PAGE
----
Football Sports

Isolated camps is in the cards as Premier League season remains in jeopardy

The Football Association (FA) recently confirmed that all professional football in England, including the Premier League, will be halted until at least April 30. In their latest announcement, the governing body said that the postponement will now be “extended ‘indefinitely” will only resume “as soon as it is safe”. At the time of writing, England has over 25,000 cases of COVID-19 with nearly 2,000 deaths.

The FA’s rules and regulations recently claimed that “the season shall terminate not later than the 1 June” and “each competition shall, within the limit laid down by The FA, determine the length of its own playing season’. However, The FA’s Board has agreed for this limit to be extended indefinitely for the 2019/20 season in relation to Professional Football.

The last Premier League fixture was played by Leicester City against Aston Villa on March 10 and was initially postponed until at least April 4 due to the global pandemic. This indefinite suspension is a huge blow to the champion-waiting leaders of the league table, Liverpool. The Reds are just two wins away from ending their title drought and finally lift the Premier League trophy after 30 years.

According to reports, in order to finish the season, plans for clubs to play televised games in isolated “World Cup-style” camps in the midlands and London are currently being discussed. This set up could allow them to play the remaining 92 fixtures over June and July. However, playing “behind closed doors” still seen as the likeliest solution though the idea of camps has apparently gained interest among clubs.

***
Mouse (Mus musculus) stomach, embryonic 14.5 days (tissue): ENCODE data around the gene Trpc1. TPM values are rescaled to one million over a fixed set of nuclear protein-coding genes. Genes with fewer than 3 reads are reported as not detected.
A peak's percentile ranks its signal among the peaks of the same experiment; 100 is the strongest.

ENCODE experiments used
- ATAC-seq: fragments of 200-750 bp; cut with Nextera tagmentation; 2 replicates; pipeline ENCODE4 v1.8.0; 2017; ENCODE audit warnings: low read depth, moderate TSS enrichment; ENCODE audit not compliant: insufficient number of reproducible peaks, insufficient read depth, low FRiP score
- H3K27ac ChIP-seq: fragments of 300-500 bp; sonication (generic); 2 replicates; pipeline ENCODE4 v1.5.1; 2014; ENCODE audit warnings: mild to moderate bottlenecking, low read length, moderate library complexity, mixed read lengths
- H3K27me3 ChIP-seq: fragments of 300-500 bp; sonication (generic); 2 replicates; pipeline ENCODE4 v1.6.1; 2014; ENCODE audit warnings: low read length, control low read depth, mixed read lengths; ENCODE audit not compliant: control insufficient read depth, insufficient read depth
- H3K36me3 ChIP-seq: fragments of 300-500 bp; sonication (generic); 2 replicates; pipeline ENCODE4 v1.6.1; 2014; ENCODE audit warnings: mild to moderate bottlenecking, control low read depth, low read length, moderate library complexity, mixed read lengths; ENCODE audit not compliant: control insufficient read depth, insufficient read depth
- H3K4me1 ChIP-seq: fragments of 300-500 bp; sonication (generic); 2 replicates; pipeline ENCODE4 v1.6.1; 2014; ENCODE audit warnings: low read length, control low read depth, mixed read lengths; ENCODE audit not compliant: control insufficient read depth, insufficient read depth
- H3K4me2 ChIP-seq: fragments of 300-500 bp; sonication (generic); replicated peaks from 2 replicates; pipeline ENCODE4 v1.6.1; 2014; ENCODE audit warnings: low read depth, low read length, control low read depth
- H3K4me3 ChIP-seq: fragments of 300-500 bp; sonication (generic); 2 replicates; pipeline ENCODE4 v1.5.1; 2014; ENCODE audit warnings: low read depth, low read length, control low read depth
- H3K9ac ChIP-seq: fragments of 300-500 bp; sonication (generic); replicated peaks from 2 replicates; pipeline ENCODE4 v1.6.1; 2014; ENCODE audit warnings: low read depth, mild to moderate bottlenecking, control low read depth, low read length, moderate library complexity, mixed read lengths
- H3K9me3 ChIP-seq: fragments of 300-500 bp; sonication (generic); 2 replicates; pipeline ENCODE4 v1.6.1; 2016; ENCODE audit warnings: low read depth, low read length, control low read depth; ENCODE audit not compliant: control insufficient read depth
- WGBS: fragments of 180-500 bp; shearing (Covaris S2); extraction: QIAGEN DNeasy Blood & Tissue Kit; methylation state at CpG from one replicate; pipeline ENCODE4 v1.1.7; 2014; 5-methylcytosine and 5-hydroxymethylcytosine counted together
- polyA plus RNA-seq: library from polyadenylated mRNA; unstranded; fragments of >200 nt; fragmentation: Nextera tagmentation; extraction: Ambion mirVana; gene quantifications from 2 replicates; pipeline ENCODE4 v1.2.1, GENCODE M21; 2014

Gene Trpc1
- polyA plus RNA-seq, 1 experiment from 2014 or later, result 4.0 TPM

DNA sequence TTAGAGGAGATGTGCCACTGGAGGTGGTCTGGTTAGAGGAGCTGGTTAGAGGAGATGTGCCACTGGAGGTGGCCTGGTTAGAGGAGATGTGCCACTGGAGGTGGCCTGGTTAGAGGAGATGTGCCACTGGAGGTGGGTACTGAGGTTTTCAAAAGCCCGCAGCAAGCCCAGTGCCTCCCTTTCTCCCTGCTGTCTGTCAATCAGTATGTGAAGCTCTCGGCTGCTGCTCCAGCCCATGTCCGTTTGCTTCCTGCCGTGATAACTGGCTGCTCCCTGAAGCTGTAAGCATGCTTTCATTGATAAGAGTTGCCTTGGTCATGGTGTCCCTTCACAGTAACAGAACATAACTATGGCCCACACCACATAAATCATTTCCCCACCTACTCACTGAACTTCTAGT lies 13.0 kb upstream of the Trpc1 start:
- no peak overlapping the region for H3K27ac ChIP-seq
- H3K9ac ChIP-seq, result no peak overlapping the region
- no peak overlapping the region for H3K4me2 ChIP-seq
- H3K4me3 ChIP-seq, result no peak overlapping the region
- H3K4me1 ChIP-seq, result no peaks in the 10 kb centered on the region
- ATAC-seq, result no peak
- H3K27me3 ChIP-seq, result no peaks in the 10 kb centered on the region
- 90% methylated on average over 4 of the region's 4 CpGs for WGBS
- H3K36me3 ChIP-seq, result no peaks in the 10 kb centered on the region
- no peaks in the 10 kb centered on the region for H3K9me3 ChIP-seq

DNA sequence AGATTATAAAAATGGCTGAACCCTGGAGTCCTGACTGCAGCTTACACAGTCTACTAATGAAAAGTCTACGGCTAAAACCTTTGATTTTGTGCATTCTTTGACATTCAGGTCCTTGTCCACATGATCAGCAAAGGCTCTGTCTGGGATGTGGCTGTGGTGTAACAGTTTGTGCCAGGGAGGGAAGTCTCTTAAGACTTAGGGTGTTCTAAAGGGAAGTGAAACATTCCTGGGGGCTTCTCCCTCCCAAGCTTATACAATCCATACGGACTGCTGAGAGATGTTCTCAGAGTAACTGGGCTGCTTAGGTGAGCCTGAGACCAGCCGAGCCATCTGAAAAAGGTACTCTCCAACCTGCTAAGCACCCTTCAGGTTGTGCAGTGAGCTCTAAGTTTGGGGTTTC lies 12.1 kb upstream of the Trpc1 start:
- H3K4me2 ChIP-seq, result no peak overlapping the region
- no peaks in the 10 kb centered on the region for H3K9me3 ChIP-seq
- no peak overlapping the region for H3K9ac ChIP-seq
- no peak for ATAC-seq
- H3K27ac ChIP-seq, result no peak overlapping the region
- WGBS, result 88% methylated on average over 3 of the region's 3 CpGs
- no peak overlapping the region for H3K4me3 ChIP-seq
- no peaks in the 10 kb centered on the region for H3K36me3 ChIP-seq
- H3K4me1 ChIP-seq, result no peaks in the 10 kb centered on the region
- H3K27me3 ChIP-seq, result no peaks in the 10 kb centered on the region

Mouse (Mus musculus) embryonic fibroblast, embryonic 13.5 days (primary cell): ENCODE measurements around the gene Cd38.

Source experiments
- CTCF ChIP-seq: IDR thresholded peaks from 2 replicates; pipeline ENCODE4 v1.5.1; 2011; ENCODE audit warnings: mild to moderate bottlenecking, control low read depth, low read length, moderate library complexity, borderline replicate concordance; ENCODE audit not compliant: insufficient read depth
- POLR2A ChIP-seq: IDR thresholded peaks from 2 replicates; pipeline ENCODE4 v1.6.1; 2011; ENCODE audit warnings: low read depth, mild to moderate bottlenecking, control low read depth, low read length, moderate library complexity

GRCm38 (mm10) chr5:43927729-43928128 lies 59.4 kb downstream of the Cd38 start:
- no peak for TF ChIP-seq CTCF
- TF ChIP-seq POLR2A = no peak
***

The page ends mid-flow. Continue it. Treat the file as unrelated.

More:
The idea is to create a “TV mega-event” to increase television ratings and broadcasting profits. The setup of this concept would be similar as the World Cup with clubs and their staff to be placed in separate hotels of the chosen region, equipped with full testing and quarantine conditions. Training ground pitches have been reportedly discussed as possible venues, such as St. George’s Park.

Ideally, the setup will have the entire population staying in their homes and watching the national sport, something that the English government approves as take more drastic measures in attempt to control the spread of virus and flatten the curve of reported cases. The idea also aims “to reduce the risk of contracting Covid-19 as even one case could derail the whole plan” according to the report.

So far eight Premier League teams – Arsenal, Leicester City, Chelsea, Manchester City, Watford, Bournemouth, West Ham and Everton – have confirmed that they are self-isolating. Previously, Arsenal manager Mikel Arteta and Chelsea winger Callum Hudson-Odoi are English football figured reported to have tested positive for the disease.

Previously, Europe’s top domestic soccer leagues were halted indefinitely as Europe was declared to be the new epicentre of the coronavirus pandemic, according to the World Health Organization. Earlier this month, the UEFA Euro 2020 and CONMEBOL Copa America was already announced to be postponed for a year due to the global pandemic.